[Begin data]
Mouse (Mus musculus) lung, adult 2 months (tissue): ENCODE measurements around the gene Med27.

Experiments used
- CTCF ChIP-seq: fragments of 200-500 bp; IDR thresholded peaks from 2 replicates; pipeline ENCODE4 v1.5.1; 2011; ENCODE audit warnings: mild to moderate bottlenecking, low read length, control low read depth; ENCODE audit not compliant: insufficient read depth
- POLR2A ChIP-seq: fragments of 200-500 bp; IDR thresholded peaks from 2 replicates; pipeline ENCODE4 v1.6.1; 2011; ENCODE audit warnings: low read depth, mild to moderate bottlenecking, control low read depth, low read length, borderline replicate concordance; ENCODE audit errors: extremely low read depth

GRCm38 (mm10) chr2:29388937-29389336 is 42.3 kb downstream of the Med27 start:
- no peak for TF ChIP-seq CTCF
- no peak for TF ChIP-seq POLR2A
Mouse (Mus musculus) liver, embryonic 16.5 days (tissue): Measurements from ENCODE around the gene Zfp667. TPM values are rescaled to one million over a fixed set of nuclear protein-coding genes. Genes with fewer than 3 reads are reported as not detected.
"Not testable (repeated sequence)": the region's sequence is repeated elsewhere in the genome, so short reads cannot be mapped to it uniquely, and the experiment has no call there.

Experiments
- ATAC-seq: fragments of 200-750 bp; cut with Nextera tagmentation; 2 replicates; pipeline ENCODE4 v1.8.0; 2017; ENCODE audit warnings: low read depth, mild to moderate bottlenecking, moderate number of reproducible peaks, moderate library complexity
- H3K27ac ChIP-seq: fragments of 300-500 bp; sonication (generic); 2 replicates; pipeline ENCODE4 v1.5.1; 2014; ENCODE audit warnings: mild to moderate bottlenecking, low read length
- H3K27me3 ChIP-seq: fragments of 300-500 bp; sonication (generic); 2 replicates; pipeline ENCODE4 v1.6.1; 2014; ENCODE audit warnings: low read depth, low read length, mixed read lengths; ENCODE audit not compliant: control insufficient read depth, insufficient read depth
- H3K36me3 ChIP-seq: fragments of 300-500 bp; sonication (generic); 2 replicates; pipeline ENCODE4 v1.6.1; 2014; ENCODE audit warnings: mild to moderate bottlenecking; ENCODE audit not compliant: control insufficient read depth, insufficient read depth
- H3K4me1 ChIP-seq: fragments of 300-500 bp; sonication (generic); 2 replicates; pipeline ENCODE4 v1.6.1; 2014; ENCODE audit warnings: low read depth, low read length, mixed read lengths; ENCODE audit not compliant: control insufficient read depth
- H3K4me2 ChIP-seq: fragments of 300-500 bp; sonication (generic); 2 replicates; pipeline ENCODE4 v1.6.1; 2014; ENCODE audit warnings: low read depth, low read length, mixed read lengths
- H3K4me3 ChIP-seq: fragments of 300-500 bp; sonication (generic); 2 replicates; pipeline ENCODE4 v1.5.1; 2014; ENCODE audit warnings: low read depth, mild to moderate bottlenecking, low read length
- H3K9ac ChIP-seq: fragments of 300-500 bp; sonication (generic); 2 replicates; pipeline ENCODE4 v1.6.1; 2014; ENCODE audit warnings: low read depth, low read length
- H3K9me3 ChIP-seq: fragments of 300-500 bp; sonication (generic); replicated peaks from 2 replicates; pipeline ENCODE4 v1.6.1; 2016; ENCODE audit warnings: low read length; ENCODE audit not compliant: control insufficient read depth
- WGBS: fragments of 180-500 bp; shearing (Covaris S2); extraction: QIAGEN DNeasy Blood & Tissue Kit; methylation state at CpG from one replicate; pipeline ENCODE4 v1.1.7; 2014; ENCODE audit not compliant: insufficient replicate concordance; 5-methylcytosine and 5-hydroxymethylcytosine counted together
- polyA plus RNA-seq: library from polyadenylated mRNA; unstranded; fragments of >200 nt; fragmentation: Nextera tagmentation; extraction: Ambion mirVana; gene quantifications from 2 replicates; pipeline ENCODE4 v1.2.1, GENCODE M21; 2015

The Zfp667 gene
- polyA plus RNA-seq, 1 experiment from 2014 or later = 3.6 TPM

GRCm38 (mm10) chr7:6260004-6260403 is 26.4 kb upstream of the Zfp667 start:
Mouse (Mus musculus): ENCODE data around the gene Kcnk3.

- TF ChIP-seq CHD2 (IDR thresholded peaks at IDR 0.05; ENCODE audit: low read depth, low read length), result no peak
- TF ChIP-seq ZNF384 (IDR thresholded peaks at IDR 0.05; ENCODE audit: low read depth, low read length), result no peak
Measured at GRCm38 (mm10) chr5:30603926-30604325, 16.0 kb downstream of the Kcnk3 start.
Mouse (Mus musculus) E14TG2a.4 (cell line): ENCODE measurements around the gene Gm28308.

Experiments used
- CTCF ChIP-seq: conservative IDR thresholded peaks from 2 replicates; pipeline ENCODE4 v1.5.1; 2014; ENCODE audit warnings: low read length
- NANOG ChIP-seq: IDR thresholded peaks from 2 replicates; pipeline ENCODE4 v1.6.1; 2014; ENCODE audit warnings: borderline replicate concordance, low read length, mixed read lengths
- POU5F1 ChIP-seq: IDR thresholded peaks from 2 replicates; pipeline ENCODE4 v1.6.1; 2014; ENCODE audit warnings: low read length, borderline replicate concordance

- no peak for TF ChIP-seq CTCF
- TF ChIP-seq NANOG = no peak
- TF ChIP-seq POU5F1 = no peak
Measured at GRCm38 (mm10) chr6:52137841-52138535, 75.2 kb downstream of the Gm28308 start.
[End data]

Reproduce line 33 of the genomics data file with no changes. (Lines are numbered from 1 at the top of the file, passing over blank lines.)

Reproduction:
- POU5F1 ChIP-seq: IDR thresholded peaks from 2 replicates; pipeline ENCODE4 v1.6.1; 2014; ENCODE audit warnings: low read length, borderline replicate concordance